The challenge then becomes the interface between old and new processes and tools. For the two worlds to work effectively together, organisation wide processes and standards will need to be adapted. This might sound like a big and complex move, but change can be incremental and prioritised. The benefits of increased organisation agility and faster benefits realisation from investments can far out way any investment and time spent in improving ways of working.
- Thrive on data and their insights
Typically, businesses have invested in disparate systems which have created data silos, limiting the ability to drive further revenue or provide predictive insights. For example, having years of customer data can allow you to analyse buying trends and deliver personalised marketing and tailoring of services. The increase in cloud-based applications, and number of suppliers, is further exacerbating the proliferation of data across multiple application.
According to Forbes, the data service industry is expected to increase at a compound annual growth rate of over 14 percent, reaching more than $90 billion by 2026. This growth comes from the opportunities to aggregate and manipulate data to drive analytics, spot trends quickly and ultimately value based decision making. Clear and fit for purpose data strategy, architecture and integration standards are required to ensure data continues to flow across the business – and ensures IT is seen to be enabling rather the inhibiting the business.
- Speak in business language, not IT
IT jargon can alienate your customers, IT functions need to be better at translating IT into what it means to the business. This means recruiting and retaining business professionals, not just IT systems experts. There is also benefit it sitting IT teams closer to the business.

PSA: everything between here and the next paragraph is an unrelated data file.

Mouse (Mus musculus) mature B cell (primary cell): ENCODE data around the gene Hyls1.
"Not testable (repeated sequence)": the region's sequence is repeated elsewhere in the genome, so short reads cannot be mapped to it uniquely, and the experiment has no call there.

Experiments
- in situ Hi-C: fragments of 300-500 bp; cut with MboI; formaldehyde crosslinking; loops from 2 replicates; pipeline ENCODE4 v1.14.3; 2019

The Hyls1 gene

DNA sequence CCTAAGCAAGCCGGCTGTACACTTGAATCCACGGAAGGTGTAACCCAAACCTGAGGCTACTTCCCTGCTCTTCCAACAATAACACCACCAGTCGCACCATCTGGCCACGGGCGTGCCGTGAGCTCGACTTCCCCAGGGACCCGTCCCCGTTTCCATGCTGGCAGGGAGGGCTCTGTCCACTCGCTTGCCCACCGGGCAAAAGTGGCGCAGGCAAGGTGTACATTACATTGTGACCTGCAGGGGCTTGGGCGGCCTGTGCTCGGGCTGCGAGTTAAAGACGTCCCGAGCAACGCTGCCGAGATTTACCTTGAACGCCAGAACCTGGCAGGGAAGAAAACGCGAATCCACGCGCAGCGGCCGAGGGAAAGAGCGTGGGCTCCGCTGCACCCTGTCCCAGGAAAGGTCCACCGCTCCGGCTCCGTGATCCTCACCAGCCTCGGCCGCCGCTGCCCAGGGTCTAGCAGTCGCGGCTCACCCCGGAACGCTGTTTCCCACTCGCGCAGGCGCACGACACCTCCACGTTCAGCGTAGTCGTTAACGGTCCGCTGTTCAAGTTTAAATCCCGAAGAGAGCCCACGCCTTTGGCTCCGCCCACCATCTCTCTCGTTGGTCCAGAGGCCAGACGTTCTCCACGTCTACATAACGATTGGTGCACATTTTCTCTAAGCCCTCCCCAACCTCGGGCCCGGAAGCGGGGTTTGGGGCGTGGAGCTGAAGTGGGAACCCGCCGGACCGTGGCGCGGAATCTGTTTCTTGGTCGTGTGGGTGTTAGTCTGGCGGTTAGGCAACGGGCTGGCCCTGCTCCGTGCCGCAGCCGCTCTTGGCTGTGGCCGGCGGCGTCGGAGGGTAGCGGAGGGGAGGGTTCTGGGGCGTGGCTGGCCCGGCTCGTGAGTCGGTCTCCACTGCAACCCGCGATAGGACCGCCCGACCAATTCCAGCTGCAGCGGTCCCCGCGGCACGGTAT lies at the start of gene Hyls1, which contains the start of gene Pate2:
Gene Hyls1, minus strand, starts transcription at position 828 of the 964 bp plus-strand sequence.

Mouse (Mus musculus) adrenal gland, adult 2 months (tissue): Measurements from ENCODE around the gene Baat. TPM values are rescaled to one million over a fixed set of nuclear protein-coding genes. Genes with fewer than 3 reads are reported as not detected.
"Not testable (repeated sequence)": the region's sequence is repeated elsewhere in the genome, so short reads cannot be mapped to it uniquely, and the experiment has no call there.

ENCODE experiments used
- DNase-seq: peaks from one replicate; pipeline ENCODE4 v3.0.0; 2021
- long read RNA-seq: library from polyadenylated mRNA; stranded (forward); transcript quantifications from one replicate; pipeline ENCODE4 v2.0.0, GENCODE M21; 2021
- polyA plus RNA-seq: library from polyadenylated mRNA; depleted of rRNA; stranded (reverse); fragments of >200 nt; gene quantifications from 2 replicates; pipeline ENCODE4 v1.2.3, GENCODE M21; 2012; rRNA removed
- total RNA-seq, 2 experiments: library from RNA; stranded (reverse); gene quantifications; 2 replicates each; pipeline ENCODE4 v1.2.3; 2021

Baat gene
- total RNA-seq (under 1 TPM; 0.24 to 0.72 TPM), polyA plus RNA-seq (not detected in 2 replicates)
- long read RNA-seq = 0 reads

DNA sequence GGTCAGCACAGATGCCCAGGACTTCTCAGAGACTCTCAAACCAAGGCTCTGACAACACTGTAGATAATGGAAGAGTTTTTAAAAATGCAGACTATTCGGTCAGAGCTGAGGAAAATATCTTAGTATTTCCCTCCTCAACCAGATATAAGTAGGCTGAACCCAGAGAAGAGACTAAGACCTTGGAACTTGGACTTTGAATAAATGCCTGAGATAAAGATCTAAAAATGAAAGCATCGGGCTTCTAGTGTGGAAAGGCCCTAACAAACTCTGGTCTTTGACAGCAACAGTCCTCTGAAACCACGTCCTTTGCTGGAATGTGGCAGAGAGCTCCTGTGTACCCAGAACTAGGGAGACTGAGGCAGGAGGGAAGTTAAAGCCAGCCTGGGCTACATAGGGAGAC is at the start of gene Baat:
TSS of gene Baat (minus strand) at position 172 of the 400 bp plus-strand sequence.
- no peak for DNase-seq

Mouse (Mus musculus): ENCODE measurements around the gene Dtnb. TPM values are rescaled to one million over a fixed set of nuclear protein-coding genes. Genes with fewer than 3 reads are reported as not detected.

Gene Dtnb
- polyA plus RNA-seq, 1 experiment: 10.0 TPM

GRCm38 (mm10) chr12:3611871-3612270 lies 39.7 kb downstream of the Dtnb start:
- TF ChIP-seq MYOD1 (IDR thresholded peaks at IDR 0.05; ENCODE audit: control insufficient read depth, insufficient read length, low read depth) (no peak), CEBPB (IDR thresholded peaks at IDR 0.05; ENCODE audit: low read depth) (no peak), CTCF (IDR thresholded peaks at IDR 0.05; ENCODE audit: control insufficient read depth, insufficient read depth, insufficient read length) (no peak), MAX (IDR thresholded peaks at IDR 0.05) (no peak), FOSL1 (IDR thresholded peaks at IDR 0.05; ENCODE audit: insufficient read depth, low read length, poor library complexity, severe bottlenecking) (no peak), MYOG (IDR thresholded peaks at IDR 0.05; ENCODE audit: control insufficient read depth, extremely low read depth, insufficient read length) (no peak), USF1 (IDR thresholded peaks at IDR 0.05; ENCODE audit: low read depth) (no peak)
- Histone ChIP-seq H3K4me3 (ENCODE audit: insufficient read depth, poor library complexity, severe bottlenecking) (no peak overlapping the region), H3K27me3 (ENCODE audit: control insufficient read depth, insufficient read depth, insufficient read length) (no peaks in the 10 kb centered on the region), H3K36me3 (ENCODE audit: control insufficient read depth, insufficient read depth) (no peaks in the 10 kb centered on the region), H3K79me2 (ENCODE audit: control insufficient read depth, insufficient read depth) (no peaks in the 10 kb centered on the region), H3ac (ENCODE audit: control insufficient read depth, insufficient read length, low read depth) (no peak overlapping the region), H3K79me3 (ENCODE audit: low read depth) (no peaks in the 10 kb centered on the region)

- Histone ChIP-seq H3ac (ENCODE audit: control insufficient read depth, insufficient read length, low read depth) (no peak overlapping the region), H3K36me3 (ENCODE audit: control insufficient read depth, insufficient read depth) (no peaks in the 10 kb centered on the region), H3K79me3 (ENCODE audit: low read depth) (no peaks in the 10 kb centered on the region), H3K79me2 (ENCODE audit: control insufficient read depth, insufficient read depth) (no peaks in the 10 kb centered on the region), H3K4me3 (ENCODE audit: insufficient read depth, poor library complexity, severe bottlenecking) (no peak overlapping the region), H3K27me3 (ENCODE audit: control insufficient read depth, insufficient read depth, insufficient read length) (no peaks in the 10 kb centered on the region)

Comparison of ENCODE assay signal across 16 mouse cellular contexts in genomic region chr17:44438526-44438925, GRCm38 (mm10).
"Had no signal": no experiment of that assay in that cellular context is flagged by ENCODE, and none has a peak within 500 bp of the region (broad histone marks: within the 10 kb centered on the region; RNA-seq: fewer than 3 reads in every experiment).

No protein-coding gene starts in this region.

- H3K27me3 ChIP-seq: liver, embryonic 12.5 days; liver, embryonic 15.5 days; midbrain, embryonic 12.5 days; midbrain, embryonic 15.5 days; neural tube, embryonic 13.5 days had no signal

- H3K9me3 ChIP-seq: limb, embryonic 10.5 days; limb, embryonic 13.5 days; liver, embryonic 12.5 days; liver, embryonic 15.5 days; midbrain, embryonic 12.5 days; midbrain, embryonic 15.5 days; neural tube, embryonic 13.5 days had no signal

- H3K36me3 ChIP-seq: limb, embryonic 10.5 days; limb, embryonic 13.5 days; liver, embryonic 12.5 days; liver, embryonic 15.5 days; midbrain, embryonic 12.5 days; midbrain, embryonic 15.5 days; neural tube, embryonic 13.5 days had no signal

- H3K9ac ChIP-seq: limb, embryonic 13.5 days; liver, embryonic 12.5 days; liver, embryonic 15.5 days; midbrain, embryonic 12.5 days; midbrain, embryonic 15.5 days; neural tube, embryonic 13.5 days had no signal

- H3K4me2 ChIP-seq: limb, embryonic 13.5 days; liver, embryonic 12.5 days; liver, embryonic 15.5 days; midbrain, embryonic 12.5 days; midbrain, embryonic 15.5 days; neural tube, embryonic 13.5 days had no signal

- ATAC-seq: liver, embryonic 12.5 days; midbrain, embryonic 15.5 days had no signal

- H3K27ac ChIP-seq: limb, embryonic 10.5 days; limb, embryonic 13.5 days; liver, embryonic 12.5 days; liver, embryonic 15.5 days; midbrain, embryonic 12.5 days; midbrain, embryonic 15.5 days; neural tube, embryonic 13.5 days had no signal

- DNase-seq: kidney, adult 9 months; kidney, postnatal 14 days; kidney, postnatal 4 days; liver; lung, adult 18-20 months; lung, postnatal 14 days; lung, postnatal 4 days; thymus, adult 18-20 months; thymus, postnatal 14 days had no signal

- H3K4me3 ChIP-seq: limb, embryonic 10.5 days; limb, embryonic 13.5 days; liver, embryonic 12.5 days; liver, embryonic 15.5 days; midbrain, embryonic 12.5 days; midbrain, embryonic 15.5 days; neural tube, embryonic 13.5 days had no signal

An IT function should define and publish their services in business language. You should be able to map the technical components of delivery to each business service, and know how important that service is to the relevant customer group. Own that knowledge and embed it across the IT function. This helps operations teams to understand the impact of their work, creates a customer focused ethos, and enables effective allocation of resources based on the customer rather than IT impact.
The relentless focus on the customer is challenging organisations to adapt to a world that ruthlessly drives forward innovation to improve the customer experience. Therefore, the IT operating model must provide the right conditions for innovating new digital products and then scaling them.
‘Keeping up with the Customer’ applies more broadly than the IT Operating Model. It is an area that we are constantly exploring with our clients and their customers and our recent White Paper on the steps to take to achieve this can be found here.
If you would like to talk to us about the changes required to your IT function, and the challenges in delivering against these changes, please don’t hesitate to contact us at firstname.lastname@example.org, or via our website.
For more information please email email@example.com